In a previous Eco-Logical, we offered compelling evidence that rechargeable batteries are a cost-effective way to power all those unaffordable toys your kids want and to run any of the devices you seem to keep chunking lots of batteries into.
Now, what about all your dead batteries, rechargeable or otherwise? Should you recycle them? If you don't, will they leak poisons into the ground at the landfill that will leach all the way to China? No, but there are other disposal problems presented by certain types of batteries.
So, if you want to recycle batteries, where do you go, who do you talk to?
There are many types of consumer batteries, from the lead-acid batteries we use in our cars to the little button batteries in our watches. There are household batteries like AA, AAA, C, D and 9-volt, some of them rechargeable,
some not. But whatever type of battery, they all have chemicals inside them.
Of course, chemicals are not all equally toxic. The three worst "baddies" in batteryland are:
- cadmium, and
Other battery compounds like silver, zinc, and nickel can also be problems, but less so.
Sending any type of battery to the landfill or incinerator means the contents of the battery will ultimately end up getting into the soil, air, groundwater, and/or surface water, and thus eventually into the food chain and drinking-water supply. Thus, the key thing is to make sure batteries with toxic components do not go to the landfill or incinerator in the first place.
Today's standard household batteries—the AA's, AAA's, C's, D's, and 9-volts that you pick up at the supermarket or drug store—have been re-engineered so that the components in them are of low toxicity, making them safe to dispose of with your normal trash. (But consider this: If you're using more than a dozen or so disposable batteries per year, your can probably save a lot of money by going to rechargeables.)
There is one caveat regarding tossing dead household batteries in the trash. If you're rooting around in a closet, drawer, or storage bin and happen upon old batteries
that might have been manufactured prior to 1997—that is, prior to passage of the (gulp) "Mercury-Containing and Rechargeable Battery Management Act of 1996," which began the phase-out of mercury-based household batteries—then they likely contain mercury, should be considered toxic waste, and should be recycled. Contact your county or municipal government to determine how best to dispose of them.
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Button batteries often contain silver, zinc, or other toxins and should be recycled. For mercury-containing batteries and button batteries, check out recycling options in your locale using Earth911's excellent search tool. You can also check with your local government office of recycling or municipal waste. Finally, if none of those two options prove fruitful but you're still determined to recycle those old batteries, see the sidebar, Bad Things Go in Big Green Boxes.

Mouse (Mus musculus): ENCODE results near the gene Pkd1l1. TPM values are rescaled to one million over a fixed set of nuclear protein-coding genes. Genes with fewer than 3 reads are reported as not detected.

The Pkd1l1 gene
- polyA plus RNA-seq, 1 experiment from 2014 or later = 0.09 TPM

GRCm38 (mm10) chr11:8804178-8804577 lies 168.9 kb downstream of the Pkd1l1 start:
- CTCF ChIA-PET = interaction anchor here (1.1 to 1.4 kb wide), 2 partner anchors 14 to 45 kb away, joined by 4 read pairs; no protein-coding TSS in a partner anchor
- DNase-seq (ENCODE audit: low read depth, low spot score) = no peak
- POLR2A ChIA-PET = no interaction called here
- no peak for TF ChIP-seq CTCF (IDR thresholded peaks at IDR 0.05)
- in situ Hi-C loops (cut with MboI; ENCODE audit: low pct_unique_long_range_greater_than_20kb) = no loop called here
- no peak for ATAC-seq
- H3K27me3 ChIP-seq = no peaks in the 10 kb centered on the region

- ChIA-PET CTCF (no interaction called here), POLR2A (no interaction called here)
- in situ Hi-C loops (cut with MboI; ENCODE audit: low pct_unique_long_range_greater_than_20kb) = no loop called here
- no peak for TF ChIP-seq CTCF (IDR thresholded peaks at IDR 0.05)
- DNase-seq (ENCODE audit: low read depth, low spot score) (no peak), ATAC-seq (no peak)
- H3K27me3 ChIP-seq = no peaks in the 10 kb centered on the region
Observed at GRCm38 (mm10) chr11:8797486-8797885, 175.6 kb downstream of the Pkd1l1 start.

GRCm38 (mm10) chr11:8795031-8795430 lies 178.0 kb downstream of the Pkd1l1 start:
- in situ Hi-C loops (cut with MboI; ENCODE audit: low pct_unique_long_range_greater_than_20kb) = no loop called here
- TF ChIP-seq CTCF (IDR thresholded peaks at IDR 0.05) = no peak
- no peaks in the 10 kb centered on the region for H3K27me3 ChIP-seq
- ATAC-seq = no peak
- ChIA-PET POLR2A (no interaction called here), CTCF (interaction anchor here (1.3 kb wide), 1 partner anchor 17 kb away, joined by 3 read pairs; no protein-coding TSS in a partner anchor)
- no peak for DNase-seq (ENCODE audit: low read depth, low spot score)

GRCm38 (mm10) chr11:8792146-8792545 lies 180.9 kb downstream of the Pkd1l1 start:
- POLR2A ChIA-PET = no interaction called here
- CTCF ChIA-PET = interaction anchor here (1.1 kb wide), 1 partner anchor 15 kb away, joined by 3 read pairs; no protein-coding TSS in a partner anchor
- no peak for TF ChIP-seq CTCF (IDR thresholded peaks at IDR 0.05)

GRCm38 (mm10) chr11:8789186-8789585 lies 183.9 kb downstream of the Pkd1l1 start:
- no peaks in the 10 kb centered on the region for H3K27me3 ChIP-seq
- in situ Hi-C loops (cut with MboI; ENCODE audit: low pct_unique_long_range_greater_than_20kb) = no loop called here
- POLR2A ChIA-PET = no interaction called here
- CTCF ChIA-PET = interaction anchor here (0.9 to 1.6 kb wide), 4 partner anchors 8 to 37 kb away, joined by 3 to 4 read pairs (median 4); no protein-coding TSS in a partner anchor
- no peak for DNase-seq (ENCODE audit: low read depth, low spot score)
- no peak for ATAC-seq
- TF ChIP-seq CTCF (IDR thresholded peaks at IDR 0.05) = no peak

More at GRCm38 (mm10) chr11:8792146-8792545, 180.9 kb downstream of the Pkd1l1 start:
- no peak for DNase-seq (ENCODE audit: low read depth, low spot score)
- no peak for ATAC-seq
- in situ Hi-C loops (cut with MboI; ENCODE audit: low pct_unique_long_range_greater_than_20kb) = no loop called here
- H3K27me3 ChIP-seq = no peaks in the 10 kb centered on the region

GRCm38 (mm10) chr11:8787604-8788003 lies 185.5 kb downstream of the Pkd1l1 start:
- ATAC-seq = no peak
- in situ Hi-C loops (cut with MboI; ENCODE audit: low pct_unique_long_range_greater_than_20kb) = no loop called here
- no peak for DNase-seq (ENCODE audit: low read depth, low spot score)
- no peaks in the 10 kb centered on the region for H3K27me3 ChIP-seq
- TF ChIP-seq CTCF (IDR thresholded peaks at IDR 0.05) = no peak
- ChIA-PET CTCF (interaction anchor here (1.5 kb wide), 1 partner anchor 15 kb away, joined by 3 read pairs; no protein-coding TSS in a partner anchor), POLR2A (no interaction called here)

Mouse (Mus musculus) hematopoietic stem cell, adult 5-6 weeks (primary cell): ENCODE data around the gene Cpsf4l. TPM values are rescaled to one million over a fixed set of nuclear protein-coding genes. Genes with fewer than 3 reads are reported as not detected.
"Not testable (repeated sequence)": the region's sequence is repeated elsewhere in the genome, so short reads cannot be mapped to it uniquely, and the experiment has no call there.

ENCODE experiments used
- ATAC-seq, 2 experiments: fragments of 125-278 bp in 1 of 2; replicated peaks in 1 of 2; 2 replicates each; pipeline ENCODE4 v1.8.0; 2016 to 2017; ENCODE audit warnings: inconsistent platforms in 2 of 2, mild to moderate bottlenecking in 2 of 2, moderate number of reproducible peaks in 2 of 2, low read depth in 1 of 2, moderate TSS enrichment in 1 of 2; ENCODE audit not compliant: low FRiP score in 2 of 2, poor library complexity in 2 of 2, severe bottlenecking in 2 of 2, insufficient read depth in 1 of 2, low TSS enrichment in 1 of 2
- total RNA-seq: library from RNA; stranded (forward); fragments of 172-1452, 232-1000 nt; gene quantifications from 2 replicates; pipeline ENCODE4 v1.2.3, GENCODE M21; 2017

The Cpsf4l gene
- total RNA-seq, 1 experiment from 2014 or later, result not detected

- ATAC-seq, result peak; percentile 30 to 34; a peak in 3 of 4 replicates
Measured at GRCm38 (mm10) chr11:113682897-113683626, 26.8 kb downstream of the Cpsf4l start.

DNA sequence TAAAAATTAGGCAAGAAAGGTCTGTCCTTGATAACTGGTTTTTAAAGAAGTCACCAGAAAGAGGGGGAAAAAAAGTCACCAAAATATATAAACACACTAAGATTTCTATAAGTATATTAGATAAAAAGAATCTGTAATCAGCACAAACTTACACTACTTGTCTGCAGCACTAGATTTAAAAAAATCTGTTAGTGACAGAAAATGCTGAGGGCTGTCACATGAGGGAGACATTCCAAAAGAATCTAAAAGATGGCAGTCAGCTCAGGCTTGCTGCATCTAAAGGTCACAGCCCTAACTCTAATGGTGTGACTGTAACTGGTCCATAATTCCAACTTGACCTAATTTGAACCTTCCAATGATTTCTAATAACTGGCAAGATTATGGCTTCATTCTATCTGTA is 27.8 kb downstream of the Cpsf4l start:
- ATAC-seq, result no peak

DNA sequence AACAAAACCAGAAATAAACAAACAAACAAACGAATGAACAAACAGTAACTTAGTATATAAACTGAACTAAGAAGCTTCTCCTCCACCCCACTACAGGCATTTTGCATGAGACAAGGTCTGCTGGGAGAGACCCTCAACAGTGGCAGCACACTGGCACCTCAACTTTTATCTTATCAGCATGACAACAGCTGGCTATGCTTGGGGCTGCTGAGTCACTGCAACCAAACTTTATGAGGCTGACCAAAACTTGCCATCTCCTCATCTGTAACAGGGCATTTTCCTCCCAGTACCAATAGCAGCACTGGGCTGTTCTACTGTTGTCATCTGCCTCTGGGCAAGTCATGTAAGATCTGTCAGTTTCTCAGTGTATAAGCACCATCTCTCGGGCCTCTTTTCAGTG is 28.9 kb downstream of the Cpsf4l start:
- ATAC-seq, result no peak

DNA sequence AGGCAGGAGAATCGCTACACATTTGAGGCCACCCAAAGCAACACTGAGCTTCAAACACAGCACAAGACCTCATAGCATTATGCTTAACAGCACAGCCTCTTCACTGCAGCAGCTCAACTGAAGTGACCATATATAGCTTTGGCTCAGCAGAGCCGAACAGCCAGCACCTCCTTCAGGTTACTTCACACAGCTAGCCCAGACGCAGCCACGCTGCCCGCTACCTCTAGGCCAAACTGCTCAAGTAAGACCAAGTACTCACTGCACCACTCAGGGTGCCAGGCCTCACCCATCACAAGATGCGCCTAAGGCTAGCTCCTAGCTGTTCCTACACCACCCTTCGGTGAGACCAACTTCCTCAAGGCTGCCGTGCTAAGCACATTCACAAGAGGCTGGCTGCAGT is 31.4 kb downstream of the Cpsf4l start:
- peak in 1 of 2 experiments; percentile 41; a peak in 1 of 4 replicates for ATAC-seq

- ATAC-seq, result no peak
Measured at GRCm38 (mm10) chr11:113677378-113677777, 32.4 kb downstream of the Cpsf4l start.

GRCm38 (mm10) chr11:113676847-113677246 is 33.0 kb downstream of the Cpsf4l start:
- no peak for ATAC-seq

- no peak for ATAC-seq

Rechargeable batteries power everything from portable phones and cordless phones to laptops and PDAs to cordless tools and grooming products. These batteries are usually nickel-cadmium (nicad), lithium ion, or nickel-metal-hydride (NiMH). Nicads are good batteries, but the cadmium in them is toxic. Cadmium in the environment is already a big problem, so it's clear that we want to recycle all nicad batteries. Nickel-metal-hydride (NiMH) and lithium-ion rechargeable batteries are less toxic, but it is still recommended that they be recycled.
The good news is that the law we mentioned in the previous section that banned mercury-containing batteries also set up the Rechargeable Battery Recycling Corporation, now known as Call 2 Recycle, which was tasked with managing a collection and recycling program for rechargeable batteries.
Call 2 Recycle accepts rechargeable nicad, NiMH, Lithium-Ion, and small (under 2-lb) sealed lead-acid batteries. They do not accept car batteries, silver- and zinc-based button batteries, or disposable alkaline batteries. Look for these symbols on the batteries to determine whether your rechargeable batteries are covered by the program.
Call 2 Recycle has made it very convenient for you to recycle your rechargeables by getting retail stores like Home Depot, Target, Wal-Mart, and others to serve as collection points. And it's all free of charge. To find a drop-off point near you in the US or Canada, use the
Lead-acid car batteries are one area where the US is doing very well when it comes to battery recycling. Almost all of them are recycled, which is great news, because the lead in car batteries is very toxic and not something we want floating around in our environment.
If you get your car battery replaced at a service center, they will recycle it for you. If you buy a car battery and install it yourself, the store where you buy it should accept your old battery and take care of getting it to a recycling center for you.
Batteries enable our mobility, so it's likely society will be using lots more batteries in the future. But to ensure that we're not slowly poisoning our highly mobile selves, it's important that we do a good job of recycling batteries.
BAD THINGS GO IN BIG GREEN BOXES
If Earth911's locator tool or your local government fail to help you find a recycling solution for your old mercury-containing batteries or button batteries, then consider the Big Green Box. You order the box and then start filling it up with old household batteries of any type, as well as junk electronic equipment like cell phones, laptops, PDAs, cameras, calculators, and cordless tools. Once the box is full—up to 43 pounds worth—you ship it off to the Big Green Box people. The catch? It costs you a total of $58 to get rid of a boxful of toxic stuff.
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